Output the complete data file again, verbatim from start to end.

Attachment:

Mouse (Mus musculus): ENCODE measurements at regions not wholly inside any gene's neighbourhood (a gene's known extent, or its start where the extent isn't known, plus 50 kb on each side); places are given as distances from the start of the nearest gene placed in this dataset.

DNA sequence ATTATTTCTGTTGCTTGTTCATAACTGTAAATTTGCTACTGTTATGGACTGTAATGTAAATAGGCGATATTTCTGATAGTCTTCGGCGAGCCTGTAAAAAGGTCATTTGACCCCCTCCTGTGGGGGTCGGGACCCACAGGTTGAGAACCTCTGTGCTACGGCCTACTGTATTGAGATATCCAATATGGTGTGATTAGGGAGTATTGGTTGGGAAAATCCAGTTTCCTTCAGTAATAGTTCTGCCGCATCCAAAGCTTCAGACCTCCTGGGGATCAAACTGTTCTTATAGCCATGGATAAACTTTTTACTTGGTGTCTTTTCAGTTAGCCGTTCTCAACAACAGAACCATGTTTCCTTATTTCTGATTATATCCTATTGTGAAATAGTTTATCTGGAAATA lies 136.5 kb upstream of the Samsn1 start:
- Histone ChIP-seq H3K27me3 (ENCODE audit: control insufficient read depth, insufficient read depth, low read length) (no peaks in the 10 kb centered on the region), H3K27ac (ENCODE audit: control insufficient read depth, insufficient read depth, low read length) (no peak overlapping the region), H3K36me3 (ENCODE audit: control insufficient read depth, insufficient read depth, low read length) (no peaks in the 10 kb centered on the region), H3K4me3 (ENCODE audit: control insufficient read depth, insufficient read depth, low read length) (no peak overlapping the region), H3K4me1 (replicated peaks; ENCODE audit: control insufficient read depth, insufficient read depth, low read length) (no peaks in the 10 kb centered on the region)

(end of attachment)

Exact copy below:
Mouse (Mus musculus): ENCODE measurements at regions not wholly inside any gene's neighbourhood (a gene's known extent, or its start where the extent isn't known, plus 50 kb on each side); places are given as distances from the start of the nearest gene placed in this dataset.

DNA sequence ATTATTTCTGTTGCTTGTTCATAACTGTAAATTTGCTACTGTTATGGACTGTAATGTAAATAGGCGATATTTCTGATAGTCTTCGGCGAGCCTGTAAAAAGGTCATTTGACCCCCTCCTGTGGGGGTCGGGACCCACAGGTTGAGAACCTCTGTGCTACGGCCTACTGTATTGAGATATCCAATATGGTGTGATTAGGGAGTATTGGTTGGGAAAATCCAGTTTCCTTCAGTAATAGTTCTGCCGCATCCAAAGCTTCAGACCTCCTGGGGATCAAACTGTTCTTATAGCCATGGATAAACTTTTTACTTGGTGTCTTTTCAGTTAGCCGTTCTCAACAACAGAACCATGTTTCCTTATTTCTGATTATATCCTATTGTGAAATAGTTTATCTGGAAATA lies 136.5 kb upstream of the Samsn1 start:
- Histone ChIP-seq H3K27me3 (ENCODE audit: control insufficient read depth, insufficient read depth, low read length) (no peaks in the 10 kb centered on the region), H3K27ac (ENCODE audit: control insufficient read depth, insufficient read depth, low read length) (no peak overlapping the region), H3K36me3 (ENCODE audit: control insufficient read depth, insufficient read depth, low read length) (no peaks in the 10 kb centered on the region), H3K4me3 (ENCODE audit: control insufficient read depth, insufficient read depth, low read length) (no peak overlapping the region), H3K4me1 (replicated peaks; ENCODE audit: control insufficient read depth, insufficient read depth, low read length) (no peaks in the 10 kb centered on the region)